To celebrate the fun and excitement of the Cheltenham Festival, the author of our Horse Racing Manual, racing journalist Tom Peacock, shares his best tips for picking a horse, placing a bet and looking the part.
01 Stick with course form
Looking at horses which have run well at the Cheltenham Festival before is vitally important, as you know that they cope with the intense atmosphere as well as the challenges of the track. On the racecard, ‘CD’ denotes that the horse has previously won on the same course over the same distance, and these horses are always worth a look.
02 Shop around
This is racing’s biggest gambling event of the year and bookmakers are clamouring for your money. When stepping into the betting ring, wander around the pitches looking at the prices of the horses, as the chances are your selection will be bigger odds with different bookies. The same goes if betting online – prices change continually, and you are likely to find better odds on some sites than others.
03 Win or each-way?
The most difficult decision when placing a bet. An each-way bet means you have half your bet on a horse to win, and the other half on it to finish placed - so betting £5 each-way involves a £10 investment. Generally speaking, it depends on how confident you are and the odds of the horse. If your selection is at least 12-1, it is worth betting each-way as you can look forward to a reasonable payout if it places.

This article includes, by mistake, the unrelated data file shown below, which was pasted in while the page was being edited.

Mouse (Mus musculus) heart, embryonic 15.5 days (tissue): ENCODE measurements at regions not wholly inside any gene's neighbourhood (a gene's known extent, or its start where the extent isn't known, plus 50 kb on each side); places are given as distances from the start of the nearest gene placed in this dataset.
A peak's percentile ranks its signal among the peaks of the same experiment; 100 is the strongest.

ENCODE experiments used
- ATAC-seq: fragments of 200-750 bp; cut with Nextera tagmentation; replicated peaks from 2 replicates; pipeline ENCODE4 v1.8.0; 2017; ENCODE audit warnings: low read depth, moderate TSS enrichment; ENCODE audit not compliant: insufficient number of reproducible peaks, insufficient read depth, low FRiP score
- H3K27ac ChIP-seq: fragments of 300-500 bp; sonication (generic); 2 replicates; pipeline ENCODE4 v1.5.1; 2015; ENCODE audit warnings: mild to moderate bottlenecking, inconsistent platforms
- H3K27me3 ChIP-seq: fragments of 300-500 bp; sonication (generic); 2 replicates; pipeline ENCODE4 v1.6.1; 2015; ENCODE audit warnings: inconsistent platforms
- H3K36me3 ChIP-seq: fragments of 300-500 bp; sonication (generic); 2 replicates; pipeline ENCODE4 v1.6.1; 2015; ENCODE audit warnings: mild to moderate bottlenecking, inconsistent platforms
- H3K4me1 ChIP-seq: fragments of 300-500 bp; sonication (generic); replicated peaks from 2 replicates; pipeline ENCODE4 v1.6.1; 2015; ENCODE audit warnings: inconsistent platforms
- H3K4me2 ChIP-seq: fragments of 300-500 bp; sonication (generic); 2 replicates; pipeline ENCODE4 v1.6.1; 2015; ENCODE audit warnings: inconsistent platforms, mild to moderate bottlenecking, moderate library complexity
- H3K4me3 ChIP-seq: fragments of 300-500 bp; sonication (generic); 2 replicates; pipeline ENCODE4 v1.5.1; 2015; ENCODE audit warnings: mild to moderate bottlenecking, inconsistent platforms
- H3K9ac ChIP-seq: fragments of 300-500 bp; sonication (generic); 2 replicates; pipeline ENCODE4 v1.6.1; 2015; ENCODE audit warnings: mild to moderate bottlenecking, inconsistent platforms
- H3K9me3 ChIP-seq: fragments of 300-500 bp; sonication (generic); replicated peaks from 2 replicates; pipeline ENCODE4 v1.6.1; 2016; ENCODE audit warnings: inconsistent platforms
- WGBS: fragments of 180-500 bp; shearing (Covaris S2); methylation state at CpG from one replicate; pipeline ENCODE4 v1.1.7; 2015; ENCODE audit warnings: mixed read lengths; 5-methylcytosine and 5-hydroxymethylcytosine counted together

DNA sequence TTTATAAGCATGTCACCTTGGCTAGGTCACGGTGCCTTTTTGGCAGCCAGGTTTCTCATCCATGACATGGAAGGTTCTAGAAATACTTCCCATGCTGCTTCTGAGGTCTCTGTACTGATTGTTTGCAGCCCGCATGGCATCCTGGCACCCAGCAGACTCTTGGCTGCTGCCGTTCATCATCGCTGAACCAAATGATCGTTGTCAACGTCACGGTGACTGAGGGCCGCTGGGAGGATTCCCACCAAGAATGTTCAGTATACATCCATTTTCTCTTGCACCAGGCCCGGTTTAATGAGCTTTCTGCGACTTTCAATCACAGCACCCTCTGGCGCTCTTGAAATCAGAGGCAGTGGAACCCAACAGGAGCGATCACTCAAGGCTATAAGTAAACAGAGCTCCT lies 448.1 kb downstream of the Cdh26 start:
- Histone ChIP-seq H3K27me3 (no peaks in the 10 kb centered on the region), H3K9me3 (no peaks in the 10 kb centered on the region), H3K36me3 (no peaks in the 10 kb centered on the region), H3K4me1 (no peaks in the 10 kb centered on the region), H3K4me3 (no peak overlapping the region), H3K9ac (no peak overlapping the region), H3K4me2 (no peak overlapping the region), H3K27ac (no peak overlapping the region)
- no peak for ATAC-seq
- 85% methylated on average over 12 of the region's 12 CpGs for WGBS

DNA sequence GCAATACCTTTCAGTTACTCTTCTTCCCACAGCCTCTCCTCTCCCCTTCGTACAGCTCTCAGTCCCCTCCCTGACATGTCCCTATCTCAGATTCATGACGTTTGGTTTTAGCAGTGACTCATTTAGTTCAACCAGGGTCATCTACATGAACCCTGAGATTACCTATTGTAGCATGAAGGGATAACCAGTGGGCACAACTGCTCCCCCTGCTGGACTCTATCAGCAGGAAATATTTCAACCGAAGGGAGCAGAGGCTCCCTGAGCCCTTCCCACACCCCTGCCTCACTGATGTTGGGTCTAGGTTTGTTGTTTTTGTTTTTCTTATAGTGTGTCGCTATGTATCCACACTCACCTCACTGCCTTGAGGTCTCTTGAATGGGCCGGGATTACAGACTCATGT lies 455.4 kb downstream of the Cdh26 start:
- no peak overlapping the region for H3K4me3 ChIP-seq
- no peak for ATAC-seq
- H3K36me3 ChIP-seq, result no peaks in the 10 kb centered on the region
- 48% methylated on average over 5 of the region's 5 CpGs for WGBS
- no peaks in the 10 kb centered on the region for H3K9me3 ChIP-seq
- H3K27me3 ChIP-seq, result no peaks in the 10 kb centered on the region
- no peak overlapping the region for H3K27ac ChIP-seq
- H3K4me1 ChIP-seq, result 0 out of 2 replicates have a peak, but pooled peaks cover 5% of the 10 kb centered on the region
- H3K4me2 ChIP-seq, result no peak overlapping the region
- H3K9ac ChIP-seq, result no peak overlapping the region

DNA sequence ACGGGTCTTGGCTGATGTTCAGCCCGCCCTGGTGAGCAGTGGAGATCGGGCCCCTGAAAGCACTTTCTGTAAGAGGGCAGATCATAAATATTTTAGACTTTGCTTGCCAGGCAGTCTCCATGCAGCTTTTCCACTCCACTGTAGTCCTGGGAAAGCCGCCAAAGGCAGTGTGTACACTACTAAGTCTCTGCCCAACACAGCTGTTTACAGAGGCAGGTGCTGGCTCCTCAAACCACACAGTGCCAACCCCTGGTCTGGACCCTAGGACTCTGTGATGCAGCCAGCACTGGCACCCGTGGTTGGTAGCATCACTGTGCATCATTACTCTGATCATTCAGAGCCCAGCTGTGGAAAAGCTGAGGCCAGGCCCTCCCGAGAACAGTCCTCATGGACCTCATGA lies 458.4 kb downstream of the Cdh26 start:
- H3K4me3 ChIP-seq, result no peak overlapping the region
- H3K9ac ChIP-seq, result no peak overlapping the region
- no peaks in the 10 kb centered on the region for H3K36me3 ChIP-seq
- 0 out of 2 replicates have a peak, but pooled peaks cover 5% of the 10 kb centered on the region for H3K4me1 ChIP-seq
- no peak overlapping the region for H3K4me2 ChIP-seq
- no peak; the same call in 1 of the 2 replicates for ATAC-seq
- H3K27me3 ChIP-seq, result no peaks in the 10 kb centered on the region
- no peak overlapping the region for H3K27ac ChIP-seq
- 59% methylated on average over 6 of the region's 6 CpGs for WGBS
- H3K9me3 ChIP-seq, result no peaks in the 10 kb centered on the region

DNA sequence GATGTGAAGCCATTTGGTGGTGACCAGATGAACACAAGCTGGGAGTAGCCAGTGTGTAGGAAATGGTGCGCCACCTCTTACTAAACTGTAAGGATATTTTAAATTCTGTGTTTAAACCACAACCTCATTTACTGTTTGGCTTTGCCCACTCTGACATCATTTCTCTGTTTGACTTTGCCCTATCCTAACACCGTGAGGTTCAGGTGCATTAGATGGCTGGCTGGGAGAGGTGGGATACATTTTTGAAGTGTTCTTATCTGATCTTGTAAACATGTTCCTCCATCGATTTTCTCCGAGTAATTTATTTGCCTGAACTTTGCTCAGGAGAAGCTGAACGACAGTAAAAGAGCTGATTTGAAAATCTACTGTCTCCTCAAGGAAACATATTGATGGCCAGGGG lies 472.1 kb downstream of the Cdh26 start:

04 Go to the paddock
The great advantage of being at the races over watching on TV is that you can see the horses in the flesh. Study them walking around the paddock for signs of wellbeing before the race, looking for those with shiny coats and a relaxed temperament, rather than those who are over-excited, fidgety or sweating. If watching on TV, commentators will often point these things out prior to the race, so keep your ears open!
05 Dress practically
There is no excuse not to be smart at Cheltenham, but do remember that we are not into the summer months yet. Tweed never goes out of fashion here, and earthy colours, hats and boots are much more sensible than thin dresses or linen suits.